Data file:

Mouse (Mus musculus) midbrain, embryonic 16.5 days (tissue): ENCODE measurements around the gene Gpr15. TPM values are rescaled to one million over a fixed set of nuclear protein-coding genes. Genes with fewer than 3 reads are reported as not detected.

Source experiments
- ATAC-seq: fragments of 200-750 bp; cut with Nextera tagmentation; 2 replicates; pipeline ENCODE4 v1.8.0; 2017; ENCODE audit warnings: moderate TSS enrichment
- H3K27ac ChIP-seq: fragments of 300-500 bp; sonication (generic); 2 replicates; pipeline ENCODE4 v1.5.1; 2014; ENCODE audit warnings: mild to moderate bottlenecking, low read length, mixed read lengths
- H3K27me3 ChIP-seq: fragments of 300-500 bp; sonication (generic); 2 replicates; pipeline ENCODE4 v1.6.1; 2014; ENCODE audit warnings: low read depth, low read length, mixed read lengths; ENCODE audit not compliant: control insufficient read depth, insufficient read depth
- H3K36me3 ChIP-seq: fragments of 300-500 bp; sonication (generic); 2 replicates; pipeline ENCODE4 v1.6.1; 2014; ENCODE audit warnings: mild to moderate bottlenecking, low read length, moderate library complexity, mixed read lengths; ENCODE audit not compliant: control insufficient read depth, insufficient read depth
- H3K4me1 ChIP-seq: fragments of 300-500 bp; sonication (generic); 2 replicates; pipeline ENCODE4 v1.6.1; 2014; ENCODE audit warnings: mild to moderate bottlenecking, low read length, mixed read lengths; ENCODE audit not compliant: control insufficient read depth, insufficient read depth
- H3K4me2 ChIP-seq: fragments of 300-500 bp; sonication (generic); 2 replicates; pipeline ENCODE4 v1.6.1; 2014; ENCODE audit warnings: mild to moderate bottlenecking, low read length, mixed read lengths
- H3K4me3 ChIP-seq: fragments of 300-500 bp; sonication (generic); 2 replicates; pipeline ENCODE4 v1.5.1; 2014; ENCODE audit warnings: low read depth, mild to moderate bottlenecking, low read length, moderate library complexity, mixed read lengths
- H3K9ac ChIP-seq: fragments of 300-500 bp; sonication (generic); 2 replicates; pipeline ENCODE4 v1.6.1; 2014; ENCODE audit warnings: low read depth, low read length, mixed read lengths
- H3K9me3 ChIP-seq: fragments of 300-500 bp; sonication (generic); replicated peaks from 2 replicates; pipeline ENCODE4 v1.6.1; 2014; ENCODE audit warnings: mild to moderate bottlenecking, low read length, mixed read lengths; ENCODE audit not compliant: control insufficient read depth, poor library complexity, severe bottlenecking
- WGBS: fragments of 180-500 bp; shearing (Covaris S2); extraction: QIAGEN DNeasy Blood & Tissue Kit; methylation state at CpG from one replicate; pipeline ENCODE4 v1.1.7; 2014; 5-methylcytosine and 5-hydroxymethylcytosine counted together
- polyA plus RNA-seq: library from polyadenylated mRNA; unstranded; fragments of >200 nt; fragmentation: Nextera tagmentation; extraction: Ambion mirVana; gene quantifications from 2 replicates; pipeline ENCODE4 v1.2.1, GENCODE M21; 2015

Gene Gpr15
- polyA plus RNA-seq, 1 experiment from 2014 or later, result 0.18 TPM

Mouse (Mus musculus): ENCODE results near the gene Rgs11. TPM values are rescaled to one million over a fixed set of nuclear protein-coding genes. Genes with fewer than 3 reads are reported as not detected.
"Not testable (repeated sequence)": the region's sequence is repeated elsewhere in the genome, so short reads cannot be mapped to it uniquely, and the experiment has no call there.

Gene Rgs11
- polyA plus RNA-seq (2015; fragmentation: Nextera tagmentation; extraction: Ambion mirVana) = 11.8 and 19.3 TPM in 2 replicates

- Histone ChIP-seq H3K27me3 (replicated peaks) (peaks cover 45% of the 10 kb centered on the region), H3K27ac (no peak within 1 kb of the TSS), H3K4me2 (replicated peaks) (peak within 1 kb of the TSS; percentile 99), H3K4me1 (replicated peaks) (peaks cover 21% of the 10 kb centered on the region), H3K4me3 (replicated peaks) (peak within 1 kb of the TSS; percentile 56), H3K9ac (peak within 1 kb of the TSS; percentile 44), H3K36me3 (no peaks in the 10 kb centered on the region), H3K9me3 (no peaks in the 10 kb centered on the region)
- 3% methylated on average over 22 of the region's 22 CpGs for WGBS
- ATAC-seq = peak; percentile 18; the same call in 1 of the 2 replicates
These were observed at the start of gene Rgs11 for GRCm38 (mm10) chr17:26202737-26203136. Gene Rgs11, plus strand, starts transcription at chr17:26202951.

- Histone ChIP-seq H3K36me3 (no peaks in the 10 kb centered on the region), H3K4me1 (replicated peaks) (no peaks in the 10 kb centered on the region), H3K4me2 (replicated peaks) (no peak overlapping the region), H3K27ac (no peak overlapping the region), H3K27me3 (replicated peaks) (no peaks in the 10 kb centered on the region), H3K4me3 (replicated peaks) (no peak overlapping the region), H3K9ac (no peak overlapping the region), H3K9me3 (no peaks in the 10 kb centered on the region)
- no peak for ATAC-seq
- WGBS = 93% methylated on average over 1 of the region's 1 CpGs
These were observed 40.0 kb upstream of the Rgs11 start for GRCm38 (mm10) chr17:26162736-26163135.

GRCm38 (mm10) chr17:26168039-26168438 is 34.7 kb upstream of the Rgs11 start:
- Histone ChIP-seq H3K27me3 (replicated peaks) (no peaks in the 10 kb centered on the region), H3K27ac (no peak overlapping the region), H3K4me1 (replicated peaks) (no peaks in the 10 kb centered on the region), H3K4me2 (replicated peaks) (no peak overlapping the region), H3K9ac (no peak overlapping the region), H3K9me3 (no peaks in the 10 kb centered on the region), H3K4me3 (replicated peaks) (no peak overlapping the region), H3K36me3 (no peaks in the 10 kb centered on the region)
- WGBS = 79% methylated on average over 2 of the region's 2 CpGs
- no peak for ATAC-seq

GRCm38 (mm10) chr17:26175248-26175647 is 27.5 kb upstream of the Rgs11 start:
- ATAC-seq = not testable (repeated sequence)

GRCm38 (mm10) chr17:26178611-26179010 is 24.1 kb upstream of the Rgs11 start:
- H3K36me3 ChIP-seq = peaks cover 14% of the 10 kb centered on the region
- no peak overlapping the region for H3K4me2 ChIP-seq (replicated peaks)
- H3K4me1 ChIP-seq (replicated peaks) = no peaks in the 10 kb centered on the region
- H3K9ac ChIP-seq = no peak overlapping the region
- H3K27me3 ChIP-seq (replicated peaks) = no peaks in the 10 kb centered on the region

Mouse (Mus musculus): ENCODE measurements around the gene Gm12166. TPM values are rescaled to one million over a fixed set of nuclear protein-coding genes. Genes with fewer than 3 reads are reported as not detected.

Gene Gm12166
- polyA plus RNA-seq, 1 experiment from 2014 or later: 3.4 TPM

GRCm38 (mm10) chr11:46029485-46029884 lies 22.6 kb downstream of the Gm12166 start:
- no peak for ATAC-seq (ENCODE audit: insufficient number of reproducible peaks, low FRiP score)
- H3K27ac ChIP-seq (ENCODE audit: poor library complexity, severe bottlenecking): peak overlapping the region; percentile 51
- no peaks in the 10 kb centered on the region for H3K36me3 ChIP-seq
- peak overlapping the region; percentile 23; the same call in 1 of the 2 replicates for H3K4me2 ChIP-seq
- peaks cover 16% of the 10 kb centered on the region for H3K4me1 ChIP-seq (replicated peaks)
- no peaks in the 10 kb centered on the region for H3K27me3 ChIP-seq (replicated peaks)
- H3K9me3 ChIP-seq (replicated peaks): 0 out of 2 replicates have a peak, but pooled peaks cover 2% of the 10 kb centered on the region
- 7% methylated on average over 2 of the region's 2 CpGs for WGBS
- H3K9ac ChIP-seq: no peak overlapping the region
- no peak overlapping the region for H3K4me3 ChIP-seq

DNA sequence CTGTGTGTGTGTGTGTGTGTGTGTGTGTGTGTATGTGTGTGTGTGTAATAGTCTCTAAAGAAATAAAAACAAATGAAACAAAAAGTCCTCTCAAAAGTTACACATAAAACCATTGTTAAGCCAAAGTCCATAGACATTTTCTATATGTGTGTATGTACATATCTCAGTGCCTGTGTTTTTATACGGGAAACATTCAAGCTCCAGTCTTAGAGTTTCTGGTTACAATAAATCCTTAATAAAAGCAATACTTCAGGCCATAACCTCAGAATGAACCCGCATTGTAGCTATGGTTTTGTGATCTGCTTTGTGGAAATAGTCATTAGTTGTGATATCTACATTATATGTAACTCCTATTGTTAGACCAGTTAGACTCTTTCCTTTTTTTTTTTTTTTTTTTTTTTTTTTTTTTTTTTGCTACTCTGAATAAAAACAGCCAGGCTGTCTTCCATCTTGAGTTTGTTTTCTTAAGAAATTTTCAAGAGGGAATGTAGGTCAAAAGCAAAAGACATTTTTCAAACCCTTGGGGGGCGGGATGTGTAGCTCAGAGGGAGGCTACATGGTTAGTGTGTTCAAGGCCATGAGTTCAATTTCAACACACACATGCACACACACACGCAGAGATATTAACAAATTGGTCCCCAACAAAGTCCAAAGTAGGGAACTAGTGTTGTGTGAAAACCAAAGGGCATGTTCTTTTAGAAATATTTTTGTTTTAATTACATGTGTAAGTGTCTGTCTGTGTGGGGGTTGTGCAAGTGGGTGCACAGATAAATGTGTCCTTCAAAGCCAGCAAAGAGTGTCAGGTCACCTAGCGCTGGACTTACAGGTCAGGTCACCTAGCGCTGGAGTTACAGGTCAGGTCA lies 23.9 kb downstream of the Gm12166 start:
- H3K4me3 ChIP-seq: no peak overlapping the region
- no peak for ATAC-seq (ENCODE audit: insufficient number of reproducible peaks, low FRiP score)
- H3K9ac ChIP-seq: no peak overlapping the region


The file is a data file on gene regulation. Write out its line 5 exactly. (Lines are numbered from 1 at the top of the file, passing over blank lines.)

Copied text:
- H3K27me3 ChIP-seq: fragments of 300-500 bp; sonication (generic); 2 replicates; pipeline ENCODE4 v1.6.1; 2014; ENCODE audit warnings: low read depth, low read length, mixed read lengths; ENCODE audit not compliant: control insufficient read depth, insufficient read depth